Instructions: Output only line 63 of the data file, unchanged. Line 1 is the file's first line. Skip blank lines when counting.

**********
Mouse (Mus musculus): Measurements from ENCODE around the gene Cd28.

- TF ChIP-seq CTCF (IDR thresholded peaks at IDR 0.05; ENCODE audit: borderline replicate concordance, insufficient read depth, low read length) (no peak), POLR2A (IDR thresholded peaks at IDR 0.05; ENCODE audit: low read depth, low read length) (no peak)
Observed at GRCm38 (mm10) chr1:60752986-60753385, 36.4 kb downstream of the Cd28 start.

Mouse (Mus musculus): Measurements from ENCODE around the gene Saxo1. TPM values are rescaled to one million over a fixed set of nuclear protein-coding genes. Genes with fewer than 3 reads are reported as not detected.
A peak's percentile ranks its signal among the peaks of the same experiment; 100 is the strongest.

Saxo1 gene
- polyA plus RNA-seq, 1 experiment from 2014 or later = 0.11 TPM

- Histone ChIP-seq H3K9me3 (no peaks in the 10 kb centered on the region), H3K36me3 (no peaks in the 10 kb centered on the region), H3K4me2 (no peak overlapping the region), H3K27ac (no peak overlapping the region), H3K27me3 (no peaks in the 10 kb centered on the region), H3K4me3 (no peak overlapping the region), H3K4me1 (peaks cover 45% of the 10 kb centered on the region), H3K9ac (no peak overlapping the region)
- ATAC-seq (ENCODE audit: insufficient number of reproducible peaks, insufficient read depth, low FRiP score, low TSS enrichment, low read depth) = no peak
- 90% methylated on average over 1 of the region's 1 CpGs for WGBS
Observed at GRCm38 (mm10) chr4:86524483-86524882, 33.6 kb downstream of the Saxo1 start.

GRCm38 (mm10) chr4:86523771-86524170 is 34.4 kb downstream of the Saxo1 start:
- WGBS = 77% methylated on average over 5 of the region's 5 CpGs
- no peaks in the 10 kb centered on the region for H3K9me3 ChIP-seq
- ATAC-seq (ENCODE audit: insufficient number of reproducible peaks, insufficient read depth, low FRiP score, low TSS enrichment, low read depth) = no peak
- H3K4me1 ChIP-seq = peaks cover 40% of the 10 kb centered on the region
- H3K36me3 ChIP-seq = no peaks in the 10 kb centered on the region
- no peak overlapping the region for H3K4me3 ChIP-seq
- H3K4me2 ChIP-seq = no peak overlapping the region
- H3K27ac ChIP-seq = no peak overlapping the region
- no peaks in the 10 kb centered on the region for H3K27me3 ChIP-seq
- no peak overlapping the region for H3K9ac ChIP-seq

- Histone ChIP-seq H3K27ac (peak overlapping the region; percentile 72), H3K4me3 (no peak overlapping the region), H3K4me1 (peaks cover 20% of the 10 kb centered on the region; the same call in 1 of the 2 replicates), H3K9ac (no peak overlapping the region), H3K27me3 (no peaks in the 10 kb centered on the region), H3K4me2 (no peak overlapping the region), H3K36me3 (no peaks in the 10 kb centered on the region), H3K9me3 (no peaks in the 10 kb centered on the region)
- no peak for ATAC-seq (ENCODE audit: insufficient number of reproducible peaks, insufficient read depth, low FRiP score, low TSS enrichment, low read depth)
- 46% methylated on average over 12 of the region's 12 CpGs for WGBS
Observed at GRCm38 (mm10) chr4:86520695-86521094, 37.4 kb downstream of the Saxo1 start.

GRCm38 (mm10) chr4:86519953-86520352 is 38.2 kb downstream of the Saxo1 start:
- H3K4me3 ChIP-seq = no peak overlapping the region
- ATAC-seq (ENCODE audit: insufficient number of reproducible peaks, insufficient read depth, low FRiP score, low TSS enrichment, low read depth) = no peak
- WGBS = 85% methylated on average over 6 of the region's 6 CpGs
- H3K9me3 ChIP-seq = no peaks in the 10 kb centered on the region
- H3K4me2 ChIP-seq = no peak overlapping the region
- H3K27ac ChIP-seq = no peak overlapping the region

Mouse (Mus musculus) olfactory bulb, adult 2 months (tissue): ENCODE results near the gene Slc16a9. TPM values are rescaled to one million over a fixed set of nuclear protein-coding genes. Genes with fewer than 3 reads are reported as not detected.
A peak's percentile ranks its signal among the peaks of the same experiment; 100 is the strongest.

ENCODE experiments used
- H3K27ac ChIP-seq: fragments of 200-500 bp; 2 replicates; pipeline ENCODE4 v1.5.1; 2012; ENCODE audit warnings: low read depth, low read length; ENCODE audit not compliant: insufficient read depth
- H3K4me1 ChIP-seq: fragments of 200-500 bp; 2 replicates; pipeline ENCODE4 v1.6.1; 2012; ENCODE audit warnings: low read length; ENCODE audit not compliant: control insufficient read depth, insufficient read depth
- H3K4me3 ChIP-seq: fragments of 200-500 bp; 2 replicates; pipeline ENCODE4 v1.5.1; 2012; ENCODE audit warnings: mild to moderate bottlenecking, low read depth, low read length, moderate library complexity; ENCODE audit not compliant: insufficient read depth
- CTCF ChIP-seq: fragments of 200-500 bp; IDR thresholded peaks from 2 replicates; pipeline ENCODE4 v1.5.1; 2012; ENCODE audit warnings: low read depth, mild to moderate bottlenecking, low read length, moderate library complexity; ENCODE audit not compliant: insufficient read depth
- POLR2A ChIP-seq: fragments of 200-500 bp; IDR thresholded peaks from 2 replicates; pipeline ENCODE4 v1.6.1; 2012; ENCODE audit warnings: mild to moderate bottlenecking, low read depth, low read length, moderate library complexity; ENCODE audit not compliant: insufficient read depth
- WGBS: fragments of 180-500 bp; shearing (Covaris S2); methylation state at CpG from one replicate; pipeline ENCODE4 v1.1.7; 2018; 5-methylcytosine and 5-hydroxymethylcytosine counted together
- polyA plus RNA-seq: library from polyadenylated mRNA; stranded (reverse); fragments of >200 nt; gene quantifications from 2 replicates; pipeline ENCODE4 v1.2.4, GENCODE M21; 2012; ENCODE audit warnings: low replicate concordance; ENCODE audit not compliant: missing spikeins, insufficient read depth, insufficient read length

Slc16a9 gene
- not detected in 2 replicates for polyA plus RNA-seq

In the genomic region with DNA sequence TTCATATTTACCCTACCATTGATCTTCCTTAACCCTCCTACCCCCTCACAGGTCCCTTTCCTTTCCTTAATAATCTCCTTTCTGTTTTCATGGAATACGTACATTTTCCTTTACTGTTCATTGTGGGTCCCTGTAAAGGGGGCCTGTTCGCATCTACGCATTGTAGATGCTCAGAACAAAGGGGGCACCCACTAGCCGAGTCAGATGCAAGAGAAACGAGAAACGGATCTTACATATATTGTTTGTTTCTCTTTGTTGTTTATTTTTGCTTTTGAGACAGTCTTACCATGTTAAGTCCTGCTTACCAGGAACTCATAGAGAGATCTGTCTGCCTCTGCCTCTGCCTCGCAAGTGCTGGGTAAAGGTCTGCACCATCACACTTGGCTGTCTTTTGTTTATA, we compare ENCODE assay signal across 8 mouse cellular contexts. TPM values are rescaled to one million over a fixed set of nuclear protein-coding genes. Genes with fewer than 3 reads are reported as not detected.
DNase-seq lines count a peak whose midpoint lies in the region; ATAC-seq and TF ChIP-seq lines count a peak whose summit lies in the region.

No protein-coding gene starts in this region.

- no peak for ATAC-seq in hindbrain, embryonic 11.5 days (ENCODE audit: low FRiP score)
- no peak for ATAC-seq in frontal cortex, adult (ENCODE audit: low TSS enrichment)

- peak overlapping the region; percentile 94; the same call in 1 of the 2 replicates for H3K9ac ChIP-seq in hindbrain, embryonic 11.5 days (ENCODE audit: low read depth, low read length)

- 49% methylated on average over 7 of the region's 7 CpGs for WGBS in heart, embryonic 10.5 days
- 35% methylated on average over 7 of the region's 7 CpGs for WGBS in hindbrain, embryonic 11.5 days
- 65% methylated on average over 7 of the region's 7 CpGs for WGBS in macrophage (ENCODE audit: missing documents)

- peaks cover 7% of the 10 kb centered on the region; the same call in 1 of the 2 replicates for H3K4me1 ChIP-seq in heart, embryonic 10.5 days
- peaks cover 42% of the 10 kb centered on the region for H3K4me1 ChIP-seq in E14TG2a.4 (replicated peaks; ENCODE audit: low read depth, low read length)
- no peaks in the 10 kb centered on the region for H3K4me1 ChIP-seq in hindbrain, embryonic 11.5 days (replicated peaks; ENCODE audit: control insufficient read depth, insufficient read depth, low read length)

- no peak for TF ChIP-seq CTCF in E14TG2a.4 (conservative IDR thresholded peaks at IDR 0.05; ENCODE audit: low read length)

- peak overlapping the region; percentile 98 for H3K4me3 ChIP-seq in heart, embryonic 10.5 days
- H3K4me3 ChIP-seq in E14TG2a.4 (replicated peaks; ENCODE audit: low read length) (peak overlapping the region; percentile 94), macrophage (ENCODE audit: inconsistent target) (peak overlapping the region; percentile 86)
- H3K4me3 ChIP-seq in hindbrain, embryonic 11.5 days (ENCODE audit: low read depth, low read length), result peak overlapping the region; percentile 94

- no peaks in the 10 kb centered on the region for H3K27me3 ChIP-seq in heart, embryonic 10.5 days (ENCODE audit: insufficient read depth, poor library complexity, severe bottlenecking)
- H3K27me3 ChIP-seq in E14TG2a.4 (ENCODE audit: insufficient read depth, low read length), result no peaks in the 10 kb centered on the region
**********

- H3K27me3 ChIP-seq in E14TG2a.4 (ENCODE audit: insufficient read depth, low read length), result no peaks in the 10 kb centered on the region